Oil’s capacity to drastically lower the price of energy for illumination was apparent by the latter half of the 19th century. At one point in the mid-1870s, sperm whale oil sold for more than USD30 per gallon (USD1,260 per 42-gallon barrel) compared to less than USD0.65 for crude oil (See chart below). Kerosene meant that illumination was no longer a luxury. It became a staple of everyday life.
Source: Walter S. Tower, A History of the US Whaling Industry (Philadelphia: John C. Winston, 1907).
Perhaps even more important for the next chapter in the Oil Age was crude’s abundance. Within a decade of the Drake well, crude was already America’s fourth-largest export. By 1872 the North American oil industry was already producing about 7.6 million barrels of oil per year (320 million gallons) and exporting some 3.6 million barrels a year (151 million gallons), primarily to Europe.
At its height the American whaling industry produced a total of less than 325,000 gallons of sperm and whale oil combined per year.
Oil for Transportation
Cheap illumination was the first use of crude oil in the 19th century. But the world’s love affair with crude was only beginning. The big explosion in demand for oil came in the 20th century, as the automobile quickly moved from a curiosity for the wealthy to a mass market consumer product.
The synchronous development of transportation and petroleum has since been inextricably intertwined. Just as crude oil made illumination cheap and affordable for the masses, oil has democratized global transportation. Personal horse-drawn carriages were a luxury at the turn of the 20th century; within just a few decades the personal automobile was taken for granted by many consumers in the developed world.
The development of the automobile in America came early in the 20th century. In 1950, by which time Americans owned 50 million cars, crude oil finally overtook coal as the nation’s most important source of energy. By the early part of the 21st century, there were more than 250 million passenger vehicles in the US.
And it wasn’t just the number of cars in the US that exploded through the 20th century. The US Federal Highway Administration began keeping statistics on total vehicle miles traveled in 1960; the total number of miles US consumers drive each year has grown more than fourfold since.
My chart below shows the total amount of energy produced by crude oil consumed in the US, from the early days of the industry to the present. To make the figure comparable to the experience in other nations it’s expressed in terms of per capita energy consumption--the amount of crude oil used per person.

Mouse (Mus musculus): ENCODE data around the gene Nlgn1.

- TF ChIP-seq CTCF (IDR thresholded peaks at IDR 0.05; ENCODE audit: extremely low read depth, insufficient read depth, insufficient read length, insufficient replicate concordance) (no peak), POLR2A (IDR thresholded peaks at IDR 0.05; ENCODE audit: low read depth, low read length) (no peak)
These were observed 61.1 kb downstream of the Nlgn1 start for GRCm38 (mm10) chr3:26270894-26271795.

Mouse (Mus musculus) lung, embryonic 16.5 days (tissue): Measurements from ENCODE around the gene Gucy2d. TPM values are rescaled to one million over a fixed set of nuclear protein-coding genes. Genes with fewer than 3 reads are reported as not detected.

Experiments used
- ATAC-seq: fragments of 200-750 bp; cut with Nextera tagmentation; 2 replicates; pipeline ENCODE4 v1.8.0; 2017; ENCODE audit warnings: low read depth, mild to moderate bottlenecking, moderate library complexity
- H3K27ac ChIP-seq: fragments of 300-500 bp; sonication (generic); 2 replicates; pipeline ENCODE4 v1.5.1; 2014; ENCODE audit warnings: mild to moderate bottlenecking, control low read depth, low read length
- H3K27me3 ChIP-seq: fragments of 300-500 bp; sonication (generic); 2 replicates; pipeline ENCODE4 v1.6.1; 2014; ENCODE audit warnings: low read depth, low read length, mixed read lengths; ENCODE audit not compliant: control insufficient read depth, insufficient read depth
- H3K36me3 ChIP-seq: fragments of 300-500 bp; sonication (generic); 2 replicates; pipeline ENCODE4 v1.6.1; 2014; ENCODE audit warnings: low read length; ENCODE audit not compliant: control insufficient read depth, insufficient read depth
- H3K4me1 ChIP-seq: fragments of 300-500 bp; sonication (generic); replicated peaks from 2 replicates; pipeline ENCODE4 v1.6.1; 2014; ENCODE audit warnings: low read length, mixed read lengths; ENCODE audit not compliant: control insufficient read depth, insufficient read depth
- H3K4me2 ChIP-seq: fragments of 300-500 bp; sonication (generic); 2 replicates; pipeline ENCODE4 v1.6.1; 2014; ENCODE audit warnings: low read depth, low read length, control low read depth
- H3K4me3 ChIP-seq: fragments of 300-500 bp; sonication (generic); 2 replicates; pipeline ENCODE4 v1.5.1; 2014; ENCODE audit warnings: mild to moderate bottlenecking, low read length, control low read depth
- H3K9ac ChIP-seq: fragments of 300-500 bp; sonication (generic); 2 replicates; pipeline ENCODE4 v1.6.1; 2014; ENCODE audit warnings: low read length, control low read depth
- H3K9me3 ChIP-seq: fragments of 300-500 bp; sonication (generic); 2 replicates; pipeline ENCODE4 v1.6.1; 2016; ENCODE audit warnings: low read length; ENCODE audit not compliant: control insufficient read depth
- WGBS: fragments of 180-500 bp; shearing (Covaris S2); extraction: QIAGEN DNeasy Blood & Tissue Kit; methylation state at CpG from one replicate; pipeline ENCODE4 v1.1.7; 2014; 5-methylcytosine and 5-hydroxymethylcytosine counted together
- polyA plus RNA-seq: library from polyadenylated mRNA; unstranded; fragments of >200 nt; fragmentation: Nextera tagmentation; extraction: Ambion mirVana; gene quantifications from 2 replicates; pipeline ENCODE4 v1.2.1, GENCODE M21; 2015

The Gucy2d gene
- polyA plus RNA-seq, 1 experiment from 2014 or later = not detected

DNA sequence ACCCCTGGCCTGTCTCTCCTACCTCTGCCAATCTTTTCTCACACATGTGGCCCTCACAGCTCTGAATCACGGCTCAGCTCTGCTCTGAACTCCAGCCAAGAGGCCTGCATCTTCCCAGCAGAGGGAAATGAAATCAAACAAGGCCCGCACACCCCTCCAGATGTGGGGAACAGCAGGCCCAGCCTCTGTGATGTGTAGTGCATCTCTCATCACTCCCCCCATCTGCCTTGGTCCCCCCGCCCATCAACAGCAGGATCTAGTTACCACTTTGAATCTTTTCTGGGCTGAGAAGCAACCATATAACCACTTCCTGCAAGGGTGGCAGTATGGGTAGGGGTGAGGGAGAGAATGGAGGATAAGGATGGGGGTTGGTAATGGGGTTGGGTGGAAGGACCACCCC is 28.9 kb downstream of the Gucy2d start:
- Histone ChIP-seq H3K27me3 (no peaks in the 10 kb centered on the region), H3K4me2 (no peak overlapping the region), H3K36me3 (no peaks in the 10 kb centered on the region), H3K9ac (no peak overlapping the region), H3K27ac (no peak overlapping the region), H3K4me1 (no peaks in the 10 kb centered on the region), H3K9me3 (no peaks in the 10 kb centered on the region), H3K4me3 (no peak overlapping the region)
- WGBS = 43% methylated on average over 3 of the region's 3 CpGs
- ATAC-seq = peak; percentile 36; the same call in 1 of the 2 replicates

Source: Energy Information Administration Annual Energy Review 2008, US Census Bureau, US Bureau of Economic Analysis
The chart illustrates three clear phases of demand growth for crude in the 20th century. The first phase was the near-parabolic growth in demand for oil from 1900 to 1950 as cars became increasingly popular and affordable for consumers. This acceleration phase was followed by a slightly slower rate of growth from 1951 through the early 1970s as the automobile began to mature as a consumer product and the US market began to reach a saturation point.
Per capita crude oil consumption peaked in the early to mid-1970s. US dependence on oil imports grew steadily in the 1950s and 1960s, and domestic production peaked in the early 1970s. To make matters worse, just as demand for imports began rising the 1973 OPEC embargo cast doubt on the security and reliability of that supply. Crude oil prices spiked, and Americans began to drive more fuel-efficient cars to cut costs. The average US car in 1970 got just 12 miles per gallon compared to more than 17 miles per gallon in recent years, a more than 50 percent jump. A final reason for the fall in US per capita crude consumption was crude’s decline as a fuel for electric-power plants. In the mid- and late 1970s the US consumed more than 1.7 million barrels a day of crude and related products in the generation of electricity. By 2008 that figure had fallen to less than 200,000 barrels.
The drop in crude oil consumption per capita in the final years covered by the chart also stands out. In 2008 the average American consumer used a little more than 21 million barrels of crude per day, the lowest since 1965. This is the result of the severe recession of 2007–09 that prompted consumers to pare back on driving and air travel.
The New Oil Age
Mark Twain once quipped that history doesn’t repeat but it does rhyme. Alongside the developed European powers the US was among the first countries to see rapid economic development, the democratization of transport, and the accompanying surge in per capita oil demand.
China, India, and other developing countries are now hitting the same development tipping point that the US, Western Europe, and Japan did decades ago. These emerging markets are entering the accelerated phase of oil demand growth so evident in the long-term charts of US and Japanese crude demand.